Of all the Boroughs, the one I’ve barely touched in my career as a scout is the Bronx. Sure, I’ve scouted the Zoo, and the Botanical Gardens, and Riverdale, and all the other places people typically mean when they say “Oh, I’ve been to the Bronx.” But not the real Bronx.
Then, last March, I signed onto a movie that was planning to film exclusively in the Bronx, in neighborhoods with pretty rough reputations. I gotta be honest: I was uneasy about it. Walking around with a pile of bright neon flyers and an enormous camera around my neck, I knew I was going to stick out like a sore thumb. I’ve had some bad encounters scouting in places like East New York before, and I just didn’t know what to expect in the borough Hollywood likes to portray as the most dangerous place on Earth.
I was originally going to title this post “Is the Bronx the friendliest borough?,” but you know what? After four months spent visiting just about every corner of the Bronx, I feel I can answer that question unequivocally: the Bronx is the friendliest borough in New York City.
Let me be clear: I don’t mean that people in the other boroughs aren’t perfectly nice. Or cordial. Or polite. Or amenable. But I meet a LOT of people in my travels as a scout, and if there’s one trait that seems universal to the New York personality, it’s what I’d call an elevated level of suspicion.
New Yorkers are infamously suspicious of one another – just try saying “How’s it going?” to a random person on the street and watch him or her brush past you like you don’t exist. And of course, it’s often for good reason, as anyone who’s accidentally answered the “How’s it going?” question (spare change? got a metrocard swipe? want a free stress test? give me money for whatever cause is on this clipboard?) knows full well.
But something was different in the Bronx. From the first day I started scouting, I found that people would talk to me out of the blue without any hidden agenda. For example, as I’d pass someone crossing the street, they’d nod and say “What’s up?” to me…and that was it. Could people really just be asking “What’s up?” just to be friendly? It didn’t make sense! But before long, I actually found myself answering, and returning the query.
Things got weirder and weirder. I’d be in a deli, and someone would ask about my camera, and before I knew it, I was having a ten minute conversation explaining about the differences between camera bodies and lenses. Or I’d be putting up flyers in a building lobby, and find myself chatting about the weather with an elderly tenant checking their mail. And I swear, the friendliest Dunkin’ Donuts employees in the country are in the Bronx, of all things. In a way, it reminded me of the first time I visited the midwest, and was completely disarmed by how random strangers just kept having friendly conversations with me.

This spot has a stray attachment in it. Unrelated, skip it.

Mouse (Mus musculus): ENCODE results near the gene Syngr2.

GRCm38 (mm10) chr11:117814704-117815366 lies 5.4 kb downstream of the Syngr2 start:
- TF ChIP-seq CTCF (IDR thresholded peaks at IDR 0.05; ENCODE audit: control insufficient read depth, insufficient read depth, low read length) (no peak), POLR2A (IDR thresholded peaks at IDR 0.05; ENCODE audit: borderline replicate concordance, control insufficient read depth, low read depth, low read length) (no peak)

But it was more than just casual conversation. When I’d be taking pictures of some of the Bronx’s lesser known historic areas, residents would always come up out of nowhere and start telling me the full history. I’d knock on people’s doors out of the blue, and they’d warmly let me in, proudly showing off the home where many had lived for decades, having survived the Bronx at its worst. No one treated me like a suspicious outsider, as so happens just about anywhere else in the city; I was treated like I lived next door (In fact, the only creepy people I met in the Bronx were the property owners from Manhattan, who always seemed to make uncomfortable jokes about about us being the only white people for miles).
This is not to say there isn’t a dark side to the Bronx, or that bad things don’t happen there, or that when you visit you shouldn’t be on your guard, just as you would be in any other neighborhood you’re unfamiliar with. But the past four months I spent wandering through the Bronx have to be among the most enjoyable of my career, not only because of the beauty I got to see, but because of the people I got to meet and the wonderful spirit I found that I didn’t know existed in this city.
To the Bronx: Thank you for a great four months. I shall return soon.
Oh, and one more thing. One day, I was getting something at a corner deli in a pretty dilapidated neighborhood as a bunch of 10 year old girls were buying candy after school. Just as they were leaving, one of them looked right at me and said, with the utmost sincerity, “You have really beautiful eyes,” then ran out.
I had to blink. Where was I????
If you enjoyed reading this post, would you consider making a donation to help me make my first movie? The goal is $50,000, and to date, 1,601 Scouting NY readers have donated $33,989! Just $5 or $10 can make a difference - AND you get this snazzy Scouting NY sticker/magnet as a Thank-You gift! Click here to donate today!